In England "dead beat" means worn out, used up. ... But here, "dead beat" is used, as a substantive, to mean a scoundrel, a shiftless, swindling vagabond. We hear it said that such a man is a beat or a dead beat. The phrase thus used is not even good slang. It is neither humorous nor descriptive. There is not in it even a perversion of the sense of the words of which it is composed. Its origin is quite beyond conjecture. ["Americanisms," in "The Galaxy," January 1878]
It also was used of a kind of regulating mechanism in pendulum clocks.
deaden (v.) Look up deaden at Dictionary.com
1660s "deprive of or diminish (some quality)," from dead (adj.) + -en (1). Earlier the verb was simply dead. Related: Deadened; deadening.
Deadhead (n.) Look up Deadhead at Dictionary.com
by 1974 in sense of "devotee of the rock music band the Grateful Dead;" earlier (with lower-case) "one who rides for free on the railroads" (1866), and "non-paying spectator" (1841).
deadline (n.) Look up deadline at Dictionary.com
"time limit," 1920, American English newspaper jargon, from dead (adj.) + line (n.). Perhaps influenced by earlier use (1864) to mean the "do-not-cross" line in Civil War prisons, which figured in the Wirz trial.
And he, the said Wirz, still wickedly pursuing his evil purpose, did establish and cause to be designated within the prison enclosure containing said prisoners a "dead line," being a line around the inner face of the stockade or wall enclosing said prison and about twenty feet distant from and within said stockade; and so established said dead line, which was in many places an imaginary line, in many other places marked by insecure and shifting strips of [boards nailed] upon the tops of small and insecure stakes or posts, he, the said Wirz, instructed the prison guard stationed around the top of said stockade to fire upon and kill any of the prisoners aforesaid who might touch, fall upon, pass over or under across the said "dead line" .... ["Trial of Henry Wirz," Report of the Secretary of War, Oct. 31, 1865]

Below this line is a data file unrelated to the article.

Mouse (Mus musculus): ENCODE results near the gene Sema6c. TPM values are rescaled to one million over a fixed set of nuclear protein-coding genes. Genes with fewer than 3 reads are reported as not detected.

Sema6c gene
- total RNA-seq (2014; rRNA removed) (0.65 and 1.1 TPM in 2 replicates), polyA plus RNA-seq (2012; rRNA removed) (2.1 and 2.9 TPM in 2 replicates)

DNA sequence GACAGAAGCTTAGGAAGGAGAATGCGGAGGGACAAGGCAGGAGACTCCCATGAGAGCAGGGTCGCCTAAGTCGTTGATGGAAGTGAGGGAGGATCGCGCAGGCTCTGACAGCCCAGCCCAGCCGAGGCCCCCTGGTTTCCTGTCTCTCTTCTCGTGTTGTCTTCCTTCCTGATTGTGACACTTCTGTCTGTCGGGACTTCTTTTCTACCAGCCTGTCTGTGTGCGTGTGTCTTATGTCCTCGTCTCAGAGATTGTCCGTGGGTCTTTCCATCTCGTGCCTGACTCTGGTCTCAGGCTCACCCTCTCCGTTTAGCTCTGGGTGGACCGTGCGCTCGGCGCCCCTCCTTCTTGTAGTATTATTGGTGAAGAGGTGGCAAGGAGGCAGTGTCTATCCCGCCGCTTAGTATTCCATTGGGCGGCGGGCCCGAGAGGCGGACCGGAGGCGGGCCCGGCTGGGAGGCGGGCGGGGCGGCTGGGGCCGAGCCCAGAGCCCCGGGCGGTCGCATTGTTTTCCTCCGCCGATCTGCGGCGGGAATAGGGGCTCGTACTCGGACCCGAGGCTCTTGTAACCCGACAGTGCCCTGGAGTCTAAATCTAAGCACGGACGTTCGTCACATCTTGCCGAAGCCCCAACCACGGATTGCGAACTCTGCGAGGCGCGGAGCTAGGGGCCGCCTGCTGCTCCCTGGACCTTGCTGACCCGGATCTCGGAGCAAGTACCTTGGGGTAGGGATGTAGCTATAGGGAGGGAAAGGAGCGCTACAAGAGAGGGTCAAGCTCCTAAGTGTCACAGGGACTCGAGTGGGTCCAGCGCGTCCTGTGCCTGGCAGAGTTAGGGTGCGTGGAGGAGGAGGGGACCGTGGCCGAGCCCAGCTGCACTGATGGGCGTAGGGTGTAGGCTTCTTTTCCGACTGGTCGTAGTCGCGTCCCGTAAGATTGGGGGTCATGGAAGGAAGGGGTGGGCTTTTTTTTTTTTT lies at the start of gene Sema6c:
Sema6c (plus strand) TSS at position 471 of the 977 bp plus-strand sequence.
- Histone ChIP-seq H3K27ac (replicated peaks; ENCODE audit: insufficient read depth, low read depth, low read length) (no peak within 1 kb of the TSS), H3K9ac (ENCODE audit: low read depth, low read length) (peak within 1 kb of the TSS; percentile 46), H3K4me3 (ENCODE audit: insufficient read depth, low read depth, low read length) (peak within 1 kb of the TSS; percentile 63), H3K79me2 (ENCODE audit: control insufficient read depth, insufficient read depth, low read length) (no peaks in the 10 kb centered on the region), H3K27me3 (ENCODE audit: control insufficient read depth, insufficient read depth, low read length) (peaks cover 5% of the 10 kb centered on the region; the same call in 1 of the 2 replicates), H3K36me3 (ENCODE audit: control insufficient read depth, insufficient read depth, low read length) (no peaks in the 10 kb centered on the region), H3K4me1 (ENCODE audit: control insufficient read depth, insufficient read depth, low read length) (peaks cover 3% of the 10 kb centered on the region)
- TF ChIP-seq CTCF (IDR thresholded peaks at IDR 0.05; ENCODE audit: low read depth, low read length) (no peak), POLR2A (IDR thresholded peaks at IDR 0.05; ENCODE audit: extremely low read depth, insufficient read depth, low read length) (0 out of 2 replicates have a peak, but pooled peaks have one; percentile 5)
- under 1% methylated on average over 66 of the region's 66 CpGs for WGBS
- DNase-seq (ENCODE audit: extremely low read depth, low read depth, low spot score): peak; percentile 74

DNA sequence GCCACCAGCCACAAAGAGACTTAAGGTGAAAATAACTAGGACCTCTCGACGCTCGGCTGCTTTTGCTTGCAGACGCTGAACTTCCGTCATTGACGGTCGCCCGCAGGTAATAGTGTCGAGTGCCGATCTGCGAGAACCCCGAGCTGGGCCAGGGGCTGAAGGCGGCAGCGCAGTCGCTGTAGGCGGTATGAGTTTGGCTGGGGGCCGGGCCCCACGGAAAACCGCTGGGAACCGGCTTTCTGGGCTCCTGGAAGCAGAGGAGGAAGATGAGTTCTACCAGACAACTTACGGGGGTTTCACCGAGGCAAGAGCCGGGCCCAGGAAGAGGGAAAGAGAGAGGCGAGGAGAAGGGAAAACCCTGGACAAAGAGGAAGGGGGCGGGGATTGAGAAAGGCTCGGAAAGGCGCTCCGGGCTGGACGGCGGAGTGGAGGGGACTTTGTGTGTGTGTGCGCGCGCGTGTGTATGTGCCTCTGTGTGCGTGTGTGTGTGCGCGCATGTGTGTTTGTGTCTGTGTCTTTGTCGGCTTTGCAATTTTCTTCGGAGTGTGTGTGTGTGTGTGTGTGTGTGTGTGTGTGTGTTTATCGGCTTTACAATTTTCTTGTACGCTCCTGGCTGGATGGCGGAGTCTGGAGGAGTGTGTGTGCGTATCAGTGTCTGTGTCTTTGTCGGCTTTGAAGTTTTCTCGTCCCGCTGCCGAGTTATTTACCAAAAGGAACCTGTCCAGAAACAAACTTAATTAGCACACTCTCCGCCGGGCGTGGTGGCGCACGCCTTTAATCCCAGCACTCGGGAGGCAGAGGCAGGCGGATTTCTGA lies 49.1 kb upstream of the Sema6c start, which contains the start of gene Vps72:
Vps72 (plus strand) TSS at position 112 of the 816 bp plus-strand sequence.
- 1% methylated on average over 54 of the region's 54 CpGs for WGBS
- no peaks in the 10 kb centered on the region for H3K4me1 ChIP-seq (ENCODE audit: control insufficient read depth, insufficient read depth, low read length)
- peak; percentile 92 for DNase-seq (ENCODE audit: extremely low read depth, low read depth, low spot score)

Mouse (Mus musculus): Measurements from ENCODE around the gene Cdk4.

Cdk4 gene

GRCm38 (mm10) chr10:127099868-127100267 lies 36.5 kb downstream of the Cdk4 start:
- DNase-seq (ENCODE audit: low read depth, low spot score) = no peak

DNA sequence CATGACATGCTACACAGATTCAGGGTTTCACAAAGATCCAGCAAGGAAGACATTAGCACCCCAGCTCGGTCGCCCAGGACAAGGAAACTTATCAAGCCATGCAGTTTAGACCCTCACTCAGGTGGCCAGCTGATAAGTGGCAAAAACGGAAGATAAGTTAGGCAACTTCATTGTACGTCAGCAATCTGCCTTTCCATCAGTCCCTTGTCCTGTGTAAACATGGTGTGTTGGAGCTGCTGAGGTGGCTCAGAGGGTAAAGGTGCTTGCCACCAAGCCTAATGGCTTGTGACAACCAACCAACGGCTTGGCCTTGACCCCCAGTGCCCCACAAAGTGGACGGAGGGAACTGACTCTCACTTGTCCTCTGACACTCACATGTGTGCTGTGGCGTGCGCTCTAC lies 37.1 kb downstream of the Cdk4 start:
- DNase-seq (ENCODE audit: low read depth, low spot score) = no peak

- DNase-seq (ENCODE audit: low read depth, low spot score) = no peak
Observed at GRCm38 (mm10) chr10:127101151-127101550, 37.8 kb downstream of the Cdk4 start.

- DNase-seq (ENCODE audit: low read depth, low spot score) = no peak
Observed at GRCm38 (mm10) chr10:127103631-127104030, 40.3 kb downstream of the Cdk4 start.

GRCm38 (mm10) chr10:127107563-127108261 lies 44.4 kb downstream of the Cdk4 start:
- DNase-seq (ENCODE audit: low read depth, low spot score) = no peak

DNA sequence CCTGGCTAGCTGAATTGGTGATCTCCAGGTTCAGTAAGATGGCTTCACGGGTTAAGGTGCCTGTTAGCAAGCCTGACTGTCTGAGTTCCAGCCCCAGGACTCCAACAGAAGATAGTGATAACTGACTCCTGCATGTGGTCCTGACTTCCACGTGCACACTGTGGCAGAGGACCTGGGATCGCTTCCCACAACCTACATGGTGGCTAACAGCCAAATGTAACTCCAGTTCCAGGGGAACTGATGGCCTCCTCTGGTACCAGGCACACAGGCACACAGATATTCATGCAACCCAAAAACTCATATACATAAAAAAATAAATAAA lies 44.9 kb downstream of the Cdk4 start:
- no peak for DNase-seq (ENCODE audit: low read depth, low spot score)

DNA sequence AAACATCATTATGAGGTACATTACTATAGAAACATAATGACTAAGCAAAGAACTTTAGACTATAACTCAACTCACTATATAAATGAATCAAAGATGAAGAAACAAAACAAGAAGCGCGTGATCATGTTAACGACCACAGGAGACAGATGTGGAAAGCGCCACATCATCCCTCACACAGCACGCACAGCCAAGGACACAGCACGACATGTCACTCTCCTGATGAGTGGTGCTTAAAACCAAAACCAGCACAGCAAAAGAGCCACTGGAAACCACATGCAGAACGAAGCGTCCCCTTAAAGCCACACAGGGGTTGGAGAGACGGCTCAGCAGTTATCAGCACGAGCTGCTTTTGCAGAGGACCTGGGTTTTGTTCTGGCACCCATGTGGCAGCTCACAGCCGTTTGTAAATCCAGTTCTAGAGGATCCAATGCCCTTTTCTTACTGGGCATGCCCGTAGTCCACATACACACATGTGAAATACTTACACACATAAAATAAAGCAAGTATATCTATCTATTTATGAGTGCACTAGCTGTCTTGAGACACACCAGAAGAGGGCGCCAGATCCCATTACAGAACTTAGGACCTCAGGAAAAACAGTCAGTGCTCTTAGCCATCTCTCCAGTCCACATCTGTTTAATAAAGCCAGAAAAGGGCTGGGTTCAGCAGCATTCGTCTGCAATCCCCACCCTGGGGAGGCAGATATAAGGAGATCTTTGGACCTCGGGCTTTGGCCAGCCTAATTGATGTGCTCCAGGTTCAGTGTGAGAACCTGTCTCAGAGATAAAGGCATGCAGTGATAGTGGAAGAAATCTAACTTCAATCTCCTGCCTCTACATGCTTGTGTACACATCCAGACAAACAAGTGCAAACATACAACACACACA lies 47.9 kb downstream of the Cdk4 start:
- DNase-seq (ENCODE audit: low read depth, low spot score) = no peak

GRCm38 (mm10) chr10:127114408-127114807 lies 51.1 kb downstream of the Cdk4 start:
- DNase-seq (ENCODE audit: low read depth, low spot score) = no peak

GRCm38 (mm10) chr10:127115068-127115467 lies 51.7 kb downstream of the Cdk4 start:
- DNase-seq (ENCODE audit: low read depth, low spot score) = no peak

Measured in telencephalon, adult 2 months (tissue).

deadlock (n.) Look up deadlock at Dictionary.com
"complete standstill," from dead (adj.), in its emphatic use, + lock (n.). First attested 1779 in Sheridan's play "The Critic."
deadly (adj.) Look up deadly at Dictionary.com
Old English deadlic "mortal, subject to death," also "causing death;" see dead + -ly (1). Meaning "having the capacity to kill" is from late 14c. (Old English words for this included deaðbærlic, deaðberende).